Education happens outside of the classroom as well. So while I have done a lot in the community, like leadership workshops for different communities, healing circles, talking about mental health, everything like that, I’m not an educator. I don’t have a teaching credential, so I can’t do it within the classrooms. But if I can get on the board and create conditions so that those great educators can better support students and better support the families that those students are coming from, then I want to be a part of that. Like I said, every child needs a champion. And as Rita Pierson said, I was fortunate enough to have a lot of champions throughout my life.
Memorable Teachers And Moments
Roy: I think of Miss Martinez, who was my sixth-grade teacher. I was in a competition for a spelling bee, and my mom was working. So that meant I couldn’t make it there. And Miss Martinez drove me to the spelling bee, and that one act — oh, my gosh, thank you for letting me compete on that stage. She just gave me an opportunity to compete at the county spelling bee. I didn’t win but looking back, I realized that she went out of her way to serve me.
There was also Mr. Olds, in middle school, Miss Gorman, who was my yearbook teacher, Mr. Olds was a history teacher. Mr. Piper at my high school was also a history teacher. Mr. Olds and Mr. Piper, in particular, got me involved in History Day. I learned so much from that project-based learning. And it was an after school extracurricular program, but it kept me out of trouble. It taught me a lot about analysis. It ended up helping me prepare for college in ways that I never would have thought imaginable. And just again, those teachers, Mr. Piper ended up taking me on a special trip to the Museum of Tolerance down in Los Angeles, where I got to interview child survivors of the Holocaust.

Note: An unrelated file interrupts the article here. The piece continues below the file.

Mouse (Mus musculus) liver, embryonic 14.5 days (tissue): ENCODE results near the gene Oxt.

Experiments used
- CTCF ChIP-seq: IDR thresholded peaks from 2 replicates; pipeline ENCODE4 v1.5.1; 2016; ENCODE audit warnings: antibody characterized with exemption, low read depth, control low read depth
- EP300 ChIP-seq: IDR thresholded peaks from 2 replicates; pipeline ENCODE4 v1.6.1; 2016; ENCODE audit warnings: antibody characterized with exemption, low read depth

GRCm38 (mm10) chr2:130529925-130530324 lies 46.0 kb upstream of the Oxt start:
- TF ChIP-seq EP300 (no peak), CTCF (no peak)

Through History Day I went to the Bay Area. I got to interview a Supreme Court attorney that fought for bilingual education. I got to interview World War II sailors that served in the segregated military but were court-martialed. Ultimately that court-martial was overturned in the 90s. I would never be able to repeat those experiences. I want to give back because they were such life-changing experiences.
Mother As The Role Model
Roy: And how can I forget my mom? My mom was a teacher in the Philippines. And when she came to the US, she never got her credential, but she ended up becoming a bilingual aid. Eventually, she became a substitute teacher for Elk Grove Unified. Also, she taught at the YMCA Child Development Center. I went back to that YMCA a decade after she passed, and there was a teacher there who she had taught with. That teacher remembered my mom and remembered all of the good that my mom did. My mom cared and people remembered her for it.
She ingrained in me the love of learning and the value of an education. Basically, I want to give that love of learning back to people because when you can learn something, you can always feel empowered to get yourself out of a bad situation. So that’s why I’m running for the EGUSD Board of Education.
Can You Rise Up To The Occasion?
Interviewer: Why do you think you’re a good fit?